A Bicycle Tax Would Do Nothing for Bicyclist "Credibility"

California State Senator Mark DeSaulnier recently introduced a bill that would allow local governments to impose a special tax on the sale of bicycles, and Richard Masoner over at Cycleicious has rightly called this out as bogus. A bicycle tax would do one thing, and one thing only: make bikes more expensive.

One of the primary arguments of bike tax proponents, as Masoner notes, is that a bike tax would lend "credibility" to bike advocates. Since bicyclists don't "pay their own way" they're perceived as not having a right to the road, and a tax would change that. The problem with this argument, as we all know, is that drivers don't pay their own way either, and we're all the beneficiaries of (and contributors to) an impenetrable web of cross-subsidies. We all pay for everyone else's roads, buses, trains, and sidewalks, and the truth is that personal income, rather than how you choose to get to work, is probably a much better predictor of how much you're subsidizing other people's travel.

Masoner's point is important, and I've made it myself many times, but I think we also need to consider how the landscape would change if a bicycle tax was implemented. Would bicyclist credibility suddenly be on par with that of drivers, or even above it? Would it change at all? I sincerely doubt it. In California, and most states, we spend billions of dollars on transportation every year, much of that on roads. If you tack a 10 percent tax (for example) onto a new $1,000 bike that someone's only going to buy every 5 or 10 years, you're not making a dent in road maintenance costs, to say nothing of new construction. Anyone who's committed to opposing bicycle infrastructure is going to realize this and their argument is going to be completely unchanged. All you've really succeeded at is making a healthy, environmentally-friendly, and more social form of transportation more expensive. Congratulations.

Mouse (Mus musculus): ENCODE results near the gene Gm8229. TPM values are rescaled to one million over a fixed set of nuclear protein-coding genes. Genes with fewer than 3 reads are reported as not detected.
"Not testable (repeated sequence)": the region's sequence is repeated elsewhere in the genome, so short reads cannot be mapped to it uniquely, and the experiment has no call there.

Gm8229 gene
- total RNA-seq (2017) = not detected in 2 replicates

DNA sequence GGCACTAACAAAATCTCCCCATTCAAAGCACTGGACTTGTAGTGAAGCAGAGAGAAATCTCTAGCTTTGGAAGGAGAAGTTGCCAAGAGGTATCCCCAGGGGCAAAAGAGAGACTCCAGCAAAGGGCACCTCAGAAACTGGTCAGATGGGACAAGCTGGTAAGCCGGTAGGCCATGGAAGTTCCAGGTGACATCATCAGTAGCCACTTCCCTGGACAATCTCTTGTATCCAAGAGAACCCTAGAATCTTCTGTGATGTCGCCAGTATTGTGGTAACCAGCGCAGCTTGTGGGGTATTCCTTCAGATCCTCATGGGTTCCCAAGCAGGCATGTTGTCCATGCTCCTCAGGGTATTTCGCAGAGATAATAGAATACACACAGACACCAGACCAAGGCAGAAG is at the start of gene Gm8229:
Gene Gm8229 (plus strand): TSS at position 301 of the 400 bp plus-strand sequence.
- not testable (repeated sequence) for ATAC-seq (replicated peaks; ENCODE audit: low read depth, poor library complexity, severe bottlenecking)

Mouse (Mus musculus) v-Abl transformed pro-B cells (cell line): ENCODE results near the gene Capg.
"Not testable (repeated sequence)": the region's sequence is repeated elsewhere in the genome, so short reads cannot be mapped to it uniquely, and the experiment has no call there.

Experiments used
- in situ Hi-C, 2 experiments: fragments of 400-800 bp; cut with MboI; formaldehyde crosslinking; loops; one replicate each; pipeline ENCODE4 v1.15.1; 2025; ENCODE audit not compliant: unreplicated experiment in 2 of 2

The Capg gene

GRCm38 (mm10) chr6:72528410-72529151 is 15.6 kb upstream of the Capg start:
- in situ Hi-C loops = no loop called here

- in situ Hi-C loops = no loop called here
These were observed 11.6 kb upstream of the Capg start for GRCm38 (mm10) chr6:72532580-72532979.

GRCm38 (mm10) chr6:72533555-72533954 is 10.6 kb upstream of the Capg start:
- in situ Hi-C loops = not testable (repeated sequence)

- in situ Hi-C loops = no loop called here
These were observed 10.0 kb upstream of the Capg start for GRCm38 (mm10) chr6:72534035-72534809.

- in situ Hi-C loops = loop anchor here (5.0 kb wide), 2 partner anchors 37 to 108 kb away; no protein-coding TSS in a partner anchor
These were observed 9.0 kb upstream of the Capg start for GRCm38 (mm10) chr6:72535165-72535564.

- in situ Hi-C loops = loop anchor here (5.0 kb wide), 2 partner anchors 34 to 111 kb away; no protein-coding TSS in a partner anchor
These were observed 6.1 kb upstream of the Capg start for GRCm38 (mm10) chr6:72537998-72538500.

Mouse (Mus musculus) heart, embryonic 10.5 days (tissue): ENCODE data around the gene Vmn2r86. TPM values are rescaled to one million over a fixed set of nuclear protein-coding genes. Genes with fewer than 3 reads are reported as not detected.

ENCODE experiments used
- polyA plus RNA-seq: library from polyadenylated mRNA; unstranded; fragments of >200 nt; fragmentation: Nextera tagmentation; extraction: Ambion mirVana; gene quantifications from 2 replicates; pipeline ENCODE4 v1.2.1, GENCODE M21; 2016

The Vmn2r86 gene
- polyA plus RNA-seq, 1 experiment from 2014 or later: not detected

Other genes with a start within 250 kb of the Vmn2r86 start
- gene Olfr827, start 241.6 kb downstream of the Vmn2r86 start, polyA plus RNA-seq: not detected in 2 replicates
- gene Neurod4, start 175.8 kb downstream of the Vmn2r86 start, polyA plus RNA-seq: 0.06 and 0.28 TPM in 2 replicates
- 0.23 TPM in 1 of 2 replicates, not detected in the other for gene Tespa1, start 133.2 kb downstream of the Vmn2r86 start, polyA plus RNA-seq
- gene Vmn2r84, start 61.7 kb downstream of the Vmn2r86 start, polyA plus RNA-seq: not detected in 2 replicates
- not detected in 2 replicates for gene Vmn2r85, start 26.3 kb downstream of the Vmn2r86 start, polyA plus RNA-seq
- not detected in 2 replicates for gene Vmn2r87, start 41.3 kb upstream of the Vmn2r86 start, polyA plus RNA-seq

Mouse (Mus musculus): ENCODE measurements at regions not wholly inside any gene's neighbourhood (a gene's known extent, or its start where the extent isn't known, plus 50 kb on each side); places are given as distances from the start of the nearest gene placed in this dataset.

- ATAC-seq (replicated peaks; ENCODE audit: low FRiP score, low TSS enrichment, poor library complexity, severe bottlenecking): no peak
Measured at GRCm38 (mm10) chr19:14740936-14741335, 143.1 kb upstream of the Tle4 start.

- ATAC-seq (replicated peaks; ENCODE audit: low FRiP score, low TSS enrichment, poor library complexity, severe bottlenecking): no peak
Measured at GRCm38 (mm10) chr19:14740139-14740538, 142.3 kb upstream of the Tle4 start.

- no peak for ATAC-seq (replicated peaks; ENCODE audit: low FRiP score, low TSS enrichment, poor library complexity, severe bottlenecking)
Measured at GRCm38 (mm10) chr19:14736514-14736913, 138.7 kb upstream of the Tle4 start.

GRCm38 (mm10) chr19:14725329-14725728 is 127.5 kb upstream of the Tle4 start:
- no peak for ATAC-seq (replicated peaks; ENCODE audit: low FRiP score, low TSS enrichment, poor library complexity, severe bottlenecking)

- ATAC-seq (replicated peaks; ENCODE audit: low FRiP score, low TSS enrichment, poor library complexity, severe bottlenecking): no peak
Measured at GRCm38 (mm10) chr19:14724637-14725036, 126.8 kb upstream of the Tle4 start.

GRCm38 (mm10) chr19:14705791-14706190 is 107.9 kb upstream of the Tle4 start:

I honestly don't know the best way to resolve this "who pays what" argument. It seems to me, though, that if no one's paying the full cost of their travel habits, maybe we should do a little more to accommodate the people that limit their imposition on others to the strictly monetary. When someone rides a bike down the street they may take up some space and even cause others a slight delay, but when someone drives they take up far more space, put more vulnerable road users at risk, and leave a trail of air pollution behind them everywhere they go. If I'm going to help pay for your roads, and you for mine, why wouldn't we want to do everything we can to get more people on bicycles?